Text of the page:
On April 21, Oleg Sviridenko explained that such a simplified exit procedure may apply to cases of erroneous entry into the register: “After all, an error can be in any [body] , and there are errors in the courts.
The authors of the bill propose to introduce new restrictions for foreign agents: they will not be able to organize public events (that is, rallies, processions, pickets); conduct teaching, educational, educational activities in relation to minors; produce information products for minors; receive state financial support— such as grants. They will also not be able to invest in strategic enterprises in Russia, Piskarev said.
The bill introduces a new liability measure for foreign agents. The Ministry of Justice may apply to Roskomnadzor with a request “on restricting access” (that is, blocking) to the site of a foreign agent in case of violation of the requirements of the law, including in the absence of marking. The procedure for interaction between the Ministry of Justice and Roskomnadzor and the procedure for restricting and resuming access to sites will have to be established by the government.
The draft law provides that the Ministry of Justice annually submits to the State Duma and the Federation Council a report on the activities of foreign agents, including information on their participation in political activities, receipt and expenditure of funds.
The head of the Presidential Council for Human Rights, Valery Fadeev, who took part in consultations with the Ministry of Justice regarding the amendment of the legislation on foreign agents, told RBC that among the proposals made by the council and the Union of Journalists of Russia were precisely the rules that exempt foreign agents from the obligation to mark personal posts in social networks, and the ability to easily exit the registry. “As you can see, something has moved forward,” — noted the head of the HRC. Among the proposals was also the creation of a unified register of foreign agents: “This is convenient for both the Ministry of Justice and the foreign agents themselves, since it optimizes legislative norms,” & mdash; Fadeev believes. Another initiative— on the possibility of being included in the register on the basis of a court decision— was not adopted, because there are “legal aspects” that prevent this, the head of the HRC explained.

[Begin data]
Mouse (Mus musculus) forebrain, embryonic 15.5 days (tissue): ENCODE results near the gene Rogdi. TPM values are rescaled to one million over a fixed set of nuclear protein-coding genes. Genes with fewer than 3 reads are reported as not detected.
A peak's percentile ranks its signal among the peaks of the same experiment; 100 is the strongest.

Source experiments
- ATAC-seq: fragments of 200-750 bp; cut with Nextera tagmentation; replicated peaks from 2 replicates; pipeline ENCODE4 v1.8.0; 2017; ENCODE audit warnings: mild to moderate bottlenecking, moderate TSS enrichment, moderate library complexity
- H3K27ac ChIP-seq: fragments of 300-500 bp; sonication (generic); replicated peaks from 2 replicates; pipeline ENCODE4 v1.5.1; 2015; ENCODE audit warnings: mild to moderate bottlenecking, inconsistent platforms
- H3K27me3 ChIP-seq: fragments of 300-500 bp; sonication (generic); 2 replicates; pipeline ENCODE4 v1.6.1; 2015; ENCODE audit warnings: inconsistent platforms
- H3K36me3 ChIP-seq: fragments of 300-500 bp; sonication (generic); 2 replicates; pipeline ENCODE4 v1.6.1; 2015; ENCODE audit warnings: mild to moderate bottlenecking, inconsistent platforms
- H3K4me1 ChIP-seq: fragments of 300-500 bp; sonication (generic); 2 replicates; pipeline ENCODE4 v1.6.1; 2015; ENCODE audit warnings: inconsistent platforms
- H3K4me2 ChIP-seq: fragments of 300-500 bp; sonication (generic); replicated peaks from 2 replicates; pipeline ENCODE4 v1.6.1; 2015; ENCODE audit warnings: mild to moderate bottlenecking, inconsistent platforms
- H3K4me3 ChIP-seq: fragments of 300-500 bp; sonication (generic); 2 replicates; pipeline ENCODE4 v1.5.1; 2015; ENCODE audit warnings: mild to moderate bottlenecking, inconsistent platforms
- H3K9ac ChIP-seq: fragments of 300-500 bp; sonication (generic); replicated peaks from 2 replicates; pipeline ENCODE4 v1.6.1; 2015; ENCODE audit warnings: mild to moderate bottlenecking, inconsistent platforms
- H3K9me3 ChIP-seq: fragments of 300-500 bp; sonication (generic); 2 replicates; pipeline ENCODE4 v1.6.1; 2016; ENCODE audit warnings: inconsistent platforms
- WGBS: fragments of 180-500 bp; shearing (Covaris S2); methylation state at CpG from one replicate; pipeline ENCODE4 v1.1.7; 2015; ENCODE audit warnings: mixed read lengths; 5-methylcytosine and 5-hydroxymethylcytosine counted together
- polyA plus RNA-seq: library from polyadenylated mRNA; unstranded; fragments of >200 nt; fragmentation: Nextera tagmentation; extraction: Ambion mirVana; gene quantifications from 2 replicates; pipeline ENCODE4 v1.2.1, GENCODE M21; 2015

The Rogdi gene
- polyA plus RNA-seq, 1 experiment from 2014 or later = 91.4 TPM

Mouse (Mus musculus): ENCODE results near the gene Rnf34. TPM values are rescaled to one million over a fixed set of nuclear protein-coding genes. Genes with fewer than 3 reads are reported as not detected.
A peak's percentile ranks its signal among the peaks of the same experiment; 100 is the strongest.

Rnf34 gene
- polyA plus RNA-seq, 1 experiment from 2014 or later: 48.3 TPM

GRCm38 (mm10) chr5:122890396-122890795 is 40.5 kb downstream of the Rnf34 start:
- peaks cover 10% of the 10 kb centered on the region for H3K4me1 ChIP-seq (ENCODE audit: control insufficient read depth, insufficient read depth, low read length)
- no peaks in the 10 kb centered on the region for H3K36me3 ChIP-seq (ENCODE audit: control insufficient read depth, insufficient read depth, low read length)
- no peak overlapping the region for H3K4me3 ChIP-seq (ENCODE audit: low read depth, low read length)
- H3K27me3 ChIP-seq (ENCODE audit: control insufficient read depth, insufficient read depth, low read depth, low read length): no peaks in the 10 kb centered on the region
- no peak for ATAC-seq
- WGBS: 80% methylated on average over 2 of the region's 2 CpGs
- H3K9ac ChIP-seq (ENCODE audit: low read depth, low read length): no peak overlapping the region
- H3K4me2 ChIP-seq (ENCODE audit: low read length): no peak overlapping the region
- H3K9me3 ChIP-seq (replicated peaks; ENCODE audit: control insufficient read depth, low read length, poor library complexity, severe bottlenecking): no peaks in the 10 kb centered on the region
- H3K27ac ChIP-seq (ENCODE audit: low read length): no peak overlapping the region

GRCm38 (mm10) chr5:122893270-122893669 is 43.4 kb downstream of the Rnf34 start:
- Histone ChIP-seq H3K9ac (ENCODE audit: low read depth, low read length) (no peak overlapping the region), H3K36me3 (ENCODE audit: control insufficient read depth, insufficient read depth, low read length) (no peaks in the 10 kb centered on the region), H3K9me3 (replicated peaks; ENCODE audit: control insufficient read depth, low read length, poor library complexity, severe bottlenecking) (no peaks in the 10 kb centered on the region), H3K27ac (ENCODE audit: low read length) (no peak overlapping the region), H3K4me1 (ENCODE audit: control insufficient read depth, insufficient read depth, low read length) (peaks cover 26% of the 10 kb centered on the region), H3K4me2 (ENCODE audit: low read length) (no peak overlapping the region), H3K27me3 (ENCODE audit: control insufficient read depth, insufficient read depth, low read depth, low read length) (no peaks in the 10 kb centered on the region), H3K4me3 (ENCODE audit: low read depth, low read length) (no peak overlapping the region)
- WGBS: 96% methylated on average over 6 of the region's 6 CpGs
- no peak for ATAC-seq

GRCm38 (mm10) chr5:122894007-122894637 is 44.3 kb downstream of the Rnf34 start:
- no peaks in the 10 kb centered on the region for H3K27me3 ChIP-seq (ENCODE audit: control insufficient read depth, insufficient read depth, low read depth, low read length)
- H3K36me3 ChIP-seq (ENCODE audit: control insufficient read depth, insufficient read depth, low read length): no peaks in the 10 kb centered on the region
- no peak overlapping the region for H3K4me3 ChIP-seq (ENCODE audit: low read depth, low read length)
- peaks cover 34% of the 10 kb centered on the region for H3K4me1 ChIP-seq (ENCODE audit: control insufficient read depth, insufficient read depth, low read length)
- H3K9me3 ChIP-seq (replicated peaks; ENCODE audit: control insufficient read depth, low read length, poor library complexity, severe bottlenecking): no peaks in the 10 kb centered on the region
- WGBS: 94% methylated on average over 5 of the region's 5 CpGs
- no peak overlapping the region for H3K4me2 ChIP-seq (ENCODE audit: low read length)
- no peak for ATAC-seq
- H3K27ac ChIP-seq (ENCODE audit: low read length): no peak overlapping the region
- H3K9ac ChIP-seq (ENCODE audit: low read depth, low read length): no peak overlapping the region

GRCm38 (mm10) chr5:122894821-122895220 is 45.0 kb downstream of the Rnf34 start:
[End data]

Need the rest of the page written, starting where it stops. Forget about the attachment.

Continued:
Responding to RBC's request to comment on the provision of the bill that gives the Ministry of Justice the right to apply to Roskomnadzor with a request to block websites of foreign agents, the head of the HRC said: “We are now discussing subtle, delicate issues. You need to carefully study the bill [before commenting].” According to Fadeev, the HRC will analyze the bill after it is introduced and will express its opinion, including possible proposals for changing it.